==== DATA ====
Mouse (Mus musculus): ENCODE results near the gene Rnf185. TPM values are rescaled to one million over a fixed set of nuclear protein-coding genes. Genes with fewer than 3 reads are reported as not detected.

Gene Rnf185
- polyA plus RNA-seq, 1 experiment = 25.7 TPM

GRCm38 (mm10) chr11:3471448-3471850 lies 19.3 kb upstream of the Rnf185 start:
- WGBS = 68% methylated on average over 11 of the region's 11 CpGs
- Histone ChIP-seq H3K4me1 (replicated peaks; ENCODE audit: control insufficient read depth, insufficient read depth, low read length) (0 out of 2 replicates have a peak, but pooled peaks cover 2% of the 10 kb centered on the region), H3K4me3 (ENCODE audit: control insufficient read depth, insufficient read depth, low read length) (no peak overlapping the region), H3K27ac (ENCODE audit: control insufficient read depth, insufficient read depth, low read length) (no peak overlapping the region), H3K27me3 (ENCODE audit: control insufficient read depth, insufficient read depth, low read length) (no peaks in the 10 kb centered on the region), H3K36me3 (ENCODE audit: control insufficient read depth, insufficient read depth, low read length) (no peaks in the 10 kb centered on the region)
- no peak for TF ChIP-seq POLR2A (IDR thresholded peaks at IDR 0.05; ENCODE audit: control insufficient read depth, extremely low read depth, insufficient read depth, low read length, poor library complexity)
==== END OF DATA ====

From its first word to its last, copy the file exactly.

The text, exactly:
Mouse (Mus musculus): ENCODE results near the gene Rnf185. TPM values are rescaled to one million over a fixed set of nuclear protein-coding genes. Genes with fewer than 3 reads are reported as not detected.

Gene Rnf185
- polyA plus RNA-seq, 1 experiment = 25.7 TPM

GRCm38 (mm10) chr11:3471448-3471850 lies 19.3 kb upstream of the Rnf185 start:
- WGBS = 68% methylated on average over 11 of the region's 11 CpGs
- Histone ChIP-seq H3K4me1 (replicated peaks; ENCODE audit: control insufficient read depth, insufficient read depth, low read length) (0 out of 2 replicates have a peak, but pooled peaks cover 2% of the 10 kb centered on the region), H3K4me3 (ENCODE audit: control insufficient read depth, insufficient read depth, low read length) (no peak overlapping the region), H3K27ac (ENCODE audit: control insufficient read depth, insufficient read depth, low read length) (no peak overlapping the region), H3K27me3 (ENCODE audit: control insufficient read depth, insufficient read depth, low read length) (no peaks in the 10 kb centered on the region), H3K36me3 (ENCODE audit: control insufficient read depth, insufficient read depth, low read length) (no peaks in the 10 kb centered on the region)
- no peak for TF ChIP-seq POLR2A (IDR thresholded peaks at IDR 0.05; ENCODE audit: control insufficient read depth, extremely low read depth, insufficient read depth, low read length, poor library complexity)